In short, the four, quite large, detector apparatuses available at LHC, probing the matter at the "infinitely small" level, aims at studying the "infinitely large", i.e. the Universe itself, from the birth up to present stage. To perform such a goal, the following four experiments and international cooperation (involving thousands among physicists, engineers, technicians and technologists) are studying the collisions products at LHC:

Legnaro labs are involved in the international efforts and collaboration on ALICE and CMS experiments mainly.



NEWS about Run II

On April 5th 2015 run II starts: some of the first splashes events recorded by CMS are shown in the pictures below.

Event 239754 162 3DTower

Event 239754 162 RhoZ

June - November 2015 proton-proton physics at 13 TeV

April - October 2016 proton-proton physics production at 13 TeV

November 2016 proton-lead ion physics at 5 and 8 TeV

May-December 2017 proton-proton physics production at 13 TeV splash event with beam 1

April-December 2018 proton-proton physics production at 13 TeV

Long Shutdown 2 2019-2020

Local Coordinator CSN1: Sergio Fantinel

Astroparticle Physics

Fundamental physics research at the Legnaro Laboratories is also conducted without the use of accelerator machines. Two lines of research in precision physics at high sensitivity are active: the study of neutrinos and search for axions / properties of the vacuum. The final aim for these research fields is a deeper understanding of the connections between some fundamental concepts of quantum and relativistic physics such as mass and energy from the one side, and time and space to the other.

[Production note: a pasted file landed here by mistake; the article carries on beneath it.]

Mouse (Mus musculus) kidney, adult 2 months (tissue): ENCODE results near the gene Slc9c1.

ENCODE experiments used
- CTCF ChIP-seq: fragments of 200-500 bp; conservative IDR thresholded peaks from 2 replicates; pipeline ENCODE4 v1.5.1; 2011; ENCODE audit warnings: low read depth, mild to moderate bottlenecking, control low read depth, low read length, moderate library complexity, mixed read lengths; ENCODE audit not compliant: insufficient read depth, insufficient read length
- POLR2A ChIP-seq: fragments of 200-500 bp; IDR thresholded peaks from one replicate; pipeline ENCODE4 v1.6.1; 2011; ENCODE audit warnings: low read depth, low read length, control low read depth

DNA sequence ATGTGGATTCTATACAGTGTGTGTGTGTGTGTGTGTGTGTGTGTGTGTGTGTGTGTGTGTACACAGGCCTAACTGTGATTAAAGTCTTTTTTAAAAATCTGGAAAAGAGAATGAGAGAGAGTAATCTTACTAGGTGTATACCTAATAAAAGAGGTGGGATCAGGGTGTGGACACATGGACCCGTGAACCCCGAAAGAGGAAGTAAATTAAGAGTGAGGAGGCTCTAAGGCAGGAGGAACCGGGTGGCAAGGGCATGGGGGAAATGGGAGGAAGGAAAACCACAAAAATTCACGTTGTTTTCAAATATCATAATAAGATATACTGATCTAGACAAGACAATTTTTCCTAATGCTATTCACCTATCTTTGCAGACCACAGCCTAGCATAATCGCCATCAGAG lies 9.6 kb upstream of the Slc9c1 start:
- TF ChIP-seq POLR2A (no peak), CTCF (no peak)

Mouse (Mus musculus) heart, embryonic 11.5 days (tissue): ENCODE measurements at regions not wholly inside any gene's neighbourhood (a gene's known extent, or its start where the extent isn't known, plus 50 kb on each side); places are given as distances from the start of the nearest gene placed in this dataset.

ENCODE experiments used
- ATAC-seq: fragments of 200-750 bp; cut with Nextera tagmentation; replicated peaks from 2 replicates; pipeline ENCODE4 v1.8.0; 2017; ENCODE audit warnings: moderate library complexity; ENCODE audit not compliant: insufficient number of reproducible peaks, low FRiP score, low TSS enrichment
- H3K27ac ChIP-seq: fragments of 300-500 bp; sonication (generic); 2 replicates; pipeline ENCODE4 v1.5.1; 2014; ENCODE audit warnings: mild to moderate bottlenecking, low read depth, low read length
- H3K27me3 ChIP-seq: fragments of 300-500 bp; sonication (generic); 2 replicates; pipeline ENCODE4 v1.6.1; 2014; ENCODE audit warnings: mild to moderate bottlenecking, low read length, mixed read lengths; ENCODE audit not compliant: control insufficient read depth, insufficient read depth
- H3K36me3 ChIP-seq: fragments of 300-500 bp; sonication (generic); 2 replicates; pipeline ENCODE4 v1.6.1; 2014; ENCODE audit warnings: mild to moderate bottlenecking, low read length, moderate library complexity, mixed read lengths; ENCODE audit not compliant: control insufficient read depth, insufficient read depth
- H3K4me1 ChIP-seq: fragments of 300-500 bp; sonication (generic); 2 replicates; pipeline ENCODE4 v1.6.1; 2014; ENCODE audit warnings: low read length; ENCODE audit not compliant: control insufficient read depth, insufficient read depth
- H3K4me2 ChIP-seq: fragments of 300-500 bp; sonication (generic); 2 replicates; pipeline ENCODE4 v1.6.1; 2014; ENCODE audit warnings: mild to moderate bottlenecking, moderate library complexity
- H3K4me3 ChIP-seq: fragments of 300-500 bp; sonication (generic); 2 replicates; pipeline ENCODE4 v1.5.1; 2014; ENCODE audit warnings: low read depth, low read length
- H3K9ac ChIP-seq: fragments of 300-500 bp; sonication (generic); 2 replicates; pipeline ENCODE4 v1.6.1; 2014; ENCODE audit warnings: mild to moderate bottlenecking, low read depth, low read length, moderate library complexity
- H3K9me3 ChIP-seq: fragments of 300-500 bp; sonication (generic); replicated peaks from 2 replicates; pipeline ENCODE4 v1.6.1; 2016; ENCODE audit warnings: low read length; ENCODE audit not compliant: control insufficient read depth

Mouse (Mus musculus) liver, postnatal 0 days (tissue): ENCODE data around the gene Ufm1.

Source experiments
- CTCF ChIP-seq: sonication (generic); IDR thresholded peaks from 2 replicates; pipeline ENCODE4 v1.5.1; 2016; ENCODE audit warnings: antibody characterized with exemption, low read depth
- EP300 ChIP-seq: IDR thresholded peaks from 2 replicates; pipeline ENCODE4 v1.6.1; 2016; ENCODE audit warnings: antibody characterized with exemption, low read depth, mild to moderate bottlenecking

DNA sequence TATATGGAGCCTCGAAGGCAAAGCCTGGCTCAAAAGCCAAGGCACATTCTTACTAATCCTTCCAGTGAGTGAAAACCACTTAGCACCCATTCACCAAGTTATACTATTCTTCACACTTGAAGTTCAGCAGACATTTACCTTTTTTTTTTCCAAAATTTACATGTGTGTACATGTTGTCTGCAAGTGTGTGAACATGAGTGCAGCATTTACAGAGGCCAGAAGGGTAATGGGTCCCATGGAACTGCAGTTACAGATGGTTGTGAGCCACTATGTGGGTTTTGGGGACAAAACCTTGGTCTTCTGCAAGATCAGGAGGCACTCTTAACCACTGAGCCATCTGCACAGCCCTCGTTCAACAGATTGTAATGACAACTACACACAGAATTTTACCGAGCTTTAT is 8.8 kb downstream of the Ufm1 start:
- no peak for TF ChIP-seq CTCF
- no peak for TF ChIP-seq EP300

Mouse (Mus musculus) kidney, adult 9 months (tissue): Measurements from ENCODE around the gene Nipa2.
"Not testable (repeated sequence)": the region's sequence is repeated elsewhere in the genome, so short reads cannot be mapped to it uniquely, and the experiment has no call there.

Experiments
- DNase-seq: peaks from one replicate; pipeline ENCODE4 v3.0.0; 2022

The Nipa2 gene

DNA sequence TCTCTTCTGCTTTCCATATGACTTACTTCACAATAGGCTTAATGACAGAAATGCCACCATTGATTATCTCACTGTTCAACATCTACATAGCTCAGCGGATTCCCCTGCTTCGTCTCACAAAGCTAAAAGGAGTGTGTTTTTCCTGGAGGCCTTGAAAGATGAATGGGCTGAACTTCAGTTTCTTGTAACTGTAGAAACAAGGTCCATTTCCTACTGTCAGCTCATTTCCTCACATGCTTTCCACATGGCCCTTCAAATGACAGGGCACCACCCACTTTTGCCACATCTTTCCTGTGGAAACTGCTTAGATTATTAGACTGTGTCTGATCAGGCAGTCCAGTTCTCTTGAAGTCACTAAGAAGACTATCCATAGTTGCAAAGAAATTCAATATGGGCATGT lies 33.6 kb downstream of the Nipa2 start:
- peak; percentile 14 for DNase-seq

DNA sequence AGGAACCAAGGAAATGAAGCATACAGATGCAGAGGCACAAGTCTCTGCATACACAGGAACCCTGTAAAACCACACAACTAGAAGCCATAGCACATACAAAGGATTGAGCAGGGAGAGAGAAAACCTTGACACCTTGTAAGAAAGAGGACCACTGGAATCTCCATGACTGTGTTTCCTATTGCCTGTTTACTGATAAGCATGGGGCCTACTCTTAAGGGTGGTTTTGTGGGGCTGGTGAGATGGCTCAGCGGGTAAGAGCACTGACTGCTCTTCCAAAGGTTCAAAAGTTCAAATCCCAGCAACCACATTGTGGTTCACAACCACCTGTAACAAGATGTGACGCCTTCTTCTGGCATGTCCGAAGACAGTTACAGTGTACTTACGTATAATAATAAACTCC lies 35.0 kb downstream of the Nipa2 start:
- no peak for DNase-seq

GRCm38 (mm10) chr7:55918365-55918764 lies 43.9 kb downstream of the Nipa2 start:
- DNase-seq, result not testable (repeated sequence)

Neutrinoless double beta decay (CUORE and CUPID)

cuore The measurement of the neutrinoless double beta decay is the main task of the experiment CUORE. This measurement would allow us to get detailed information on the properties of the neutrino, one of the fundamental constituents of the Standard Model of particle physics. The apparatus of CUORE is based on a very sensitive temperature detector (bolometer), constituted by ultra pure crystals of tellurium dioxide (TeO2).

The Legnaro laboratories carried out the ultra-cleaning procedure of the copper used to hold the bolometric structure of TeO2, which is now placed in the Gran Sasso Laboratories of INFN. The ultra-cleaning procedure consisted in a sequence of 70 operations for each component, to be done for a total of 4000 pieces. Among the 70 operations of the cleaning protocol, 5 are of paramount importance: mechanical barreling, electrocleaning, chemical attack, passivation, and the final cleaning with vacuum plasma, according to the assumption that “nothing is cleaner than vacuum”.